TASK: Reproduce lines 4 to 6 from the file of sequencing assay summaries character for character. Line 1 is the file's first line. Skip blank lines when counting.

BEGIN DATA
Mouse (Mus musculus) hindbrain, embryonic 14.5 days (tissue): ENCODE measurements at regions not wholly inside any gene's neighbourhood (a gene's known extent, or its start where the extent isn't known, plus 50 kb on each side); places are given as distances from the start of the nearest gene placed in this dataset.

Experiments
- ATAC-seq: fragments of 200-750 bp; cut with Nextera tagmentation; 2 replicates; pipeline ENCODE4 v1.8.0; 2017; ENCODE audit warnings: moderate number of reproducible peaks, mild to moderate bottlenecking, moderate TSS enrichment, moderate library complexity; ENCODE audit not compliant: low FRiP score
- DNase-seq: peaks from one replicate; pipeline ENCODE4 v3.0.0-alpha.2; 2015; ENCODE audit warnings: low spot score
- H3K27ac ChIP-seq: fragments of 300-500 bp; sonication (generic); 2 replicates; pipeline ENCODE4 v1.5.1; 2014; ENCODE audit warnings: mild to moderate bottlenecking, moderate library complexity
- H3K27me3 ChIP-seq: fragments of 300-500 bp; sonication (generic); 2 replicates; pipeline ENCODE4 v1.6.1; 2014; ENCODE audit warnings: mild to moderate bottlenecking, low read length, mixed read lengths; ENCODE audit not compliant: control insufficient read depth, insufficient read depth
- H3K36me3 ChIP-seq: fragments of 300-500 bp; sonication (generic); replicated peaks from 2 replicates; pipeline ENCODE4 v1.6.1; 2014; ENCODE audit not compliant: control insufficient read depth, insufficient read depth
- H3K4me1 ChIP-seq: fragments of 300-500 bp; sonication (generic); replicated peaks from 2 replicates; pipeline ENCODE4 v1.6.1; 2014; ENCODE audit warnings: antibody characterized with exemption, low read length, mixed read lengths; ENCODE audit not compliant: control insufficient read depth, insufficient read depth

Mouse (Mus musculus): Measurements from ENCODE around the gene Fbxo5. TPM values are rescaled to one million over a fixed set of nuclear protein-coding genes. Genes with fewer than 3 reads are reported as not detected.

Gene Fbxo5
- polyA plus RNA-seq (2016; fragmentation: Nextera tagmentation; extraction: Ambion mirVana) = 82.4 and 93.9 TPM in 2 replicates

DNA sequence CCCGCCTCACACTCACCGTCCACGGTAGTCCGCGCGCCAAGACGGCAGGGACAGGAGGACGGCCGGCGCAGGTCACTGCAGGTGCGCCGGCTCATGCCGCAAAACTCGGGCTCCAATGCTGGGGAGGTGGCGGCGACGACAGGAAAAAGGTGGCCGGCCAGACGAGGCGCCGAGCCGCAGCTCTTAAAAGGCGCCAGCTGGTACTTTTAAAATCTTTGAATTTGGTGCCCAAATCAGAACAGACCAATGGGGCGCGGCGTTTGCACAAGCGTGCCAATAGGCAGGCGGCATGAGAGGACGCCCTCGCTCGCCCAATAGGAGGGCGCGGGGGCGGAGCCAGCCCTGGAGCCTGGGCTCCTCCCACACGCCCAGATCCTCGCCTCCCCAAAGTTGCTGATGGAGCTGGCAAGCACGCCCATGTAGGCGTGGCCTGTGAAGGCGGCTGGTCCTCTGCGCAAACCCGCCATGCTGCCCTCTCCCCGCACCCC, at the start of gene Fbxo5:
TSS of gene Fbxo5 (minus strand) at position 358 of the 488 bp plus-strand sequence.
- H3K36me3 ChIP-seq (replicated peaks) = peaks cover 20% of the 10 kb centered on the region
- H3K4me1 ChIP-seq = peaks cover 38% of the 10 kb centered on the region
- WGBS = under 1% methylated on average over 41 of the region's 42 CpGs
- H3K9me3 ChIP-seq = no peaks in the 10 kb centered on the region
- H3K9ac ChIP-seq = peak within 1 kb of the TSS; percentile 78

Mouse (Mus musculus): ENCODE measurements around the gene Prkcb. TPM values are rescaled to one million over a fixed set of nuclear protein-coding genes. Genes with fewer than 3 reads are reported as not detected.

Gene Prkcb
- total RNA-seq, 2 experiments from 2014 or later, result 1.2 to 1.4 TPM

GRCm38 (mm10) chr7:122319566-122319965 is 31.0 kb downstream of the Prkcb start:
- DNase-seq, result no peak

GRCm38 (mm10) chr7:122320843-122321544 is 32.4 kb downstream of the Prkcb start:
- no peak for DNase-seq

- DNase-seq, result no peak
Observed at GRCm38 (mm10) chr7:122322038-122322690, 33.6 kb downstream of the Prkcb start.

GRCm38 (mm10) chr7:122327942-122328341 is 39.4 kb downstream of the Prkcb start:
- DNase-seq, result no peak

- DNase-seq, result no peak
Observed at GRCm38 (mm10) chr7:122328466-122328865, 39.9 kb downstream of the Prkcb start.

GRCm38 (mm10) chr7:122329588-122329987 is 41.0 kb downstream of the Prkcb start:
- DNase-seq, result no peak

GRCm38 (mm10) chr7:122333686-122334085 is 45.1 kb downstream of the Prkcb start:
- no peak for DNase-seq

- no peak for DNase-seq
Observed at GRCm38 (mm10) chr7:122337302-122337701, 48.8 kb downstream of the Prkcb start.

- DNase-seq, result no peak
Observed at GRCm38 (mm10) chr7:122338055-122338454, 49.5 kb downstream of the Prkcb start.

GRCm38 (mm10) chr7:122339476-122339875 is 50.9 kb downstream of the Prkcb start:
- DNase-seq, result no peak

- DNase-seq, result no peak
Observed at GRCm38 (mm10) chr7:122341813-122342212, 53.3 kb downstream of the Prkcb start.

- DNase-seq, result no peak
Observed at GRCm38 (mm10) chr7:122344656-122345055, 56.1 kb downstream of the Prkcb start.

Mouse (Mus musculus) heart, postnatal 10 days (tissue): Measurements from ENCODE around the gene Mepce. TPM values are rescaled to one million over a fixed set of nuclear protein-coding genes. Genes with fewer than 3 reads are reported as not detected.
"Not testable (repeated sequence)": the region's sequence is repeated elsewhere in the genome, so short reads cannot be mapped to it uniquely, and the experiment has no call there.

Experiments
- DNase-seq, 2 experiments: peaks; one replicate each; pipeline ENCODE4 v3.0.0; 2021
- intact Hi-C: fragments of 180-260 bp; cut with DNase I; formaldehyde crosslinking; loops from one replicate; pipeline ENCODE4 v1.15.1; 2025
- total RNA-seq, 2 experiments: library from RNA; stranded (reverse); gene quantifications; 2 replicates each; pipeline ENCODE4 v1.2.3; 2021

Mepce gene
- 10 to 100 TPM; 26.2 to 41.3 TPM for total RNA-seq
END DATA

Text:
- DNase-seq: peaks from one replicate; pipeline ENCODE4 v3.0.0-alpha.2; 2015; ENCODE audit warnings: low spot score
- H3K27ac ChIP-seq: fragments of 300-500 bp; sonication (generic); 2 replicates; pipeline ENCODE4 v1.5.1; 2014; ENCODE audit warnings: mild to moderate bottlenecking, moderate library complexity
- H3K27me3 ChIP-seq: fragments of 300-500 bp; sonication (generic); 2 replicates; pipeline ENCODE4 v1.6.1; 2014; ENCODE audit warnings: mild to moderate bottlenecking, low read length, mixed read lengths; ENCODE audit not compliant: control insufficient read depth, insufficient read depth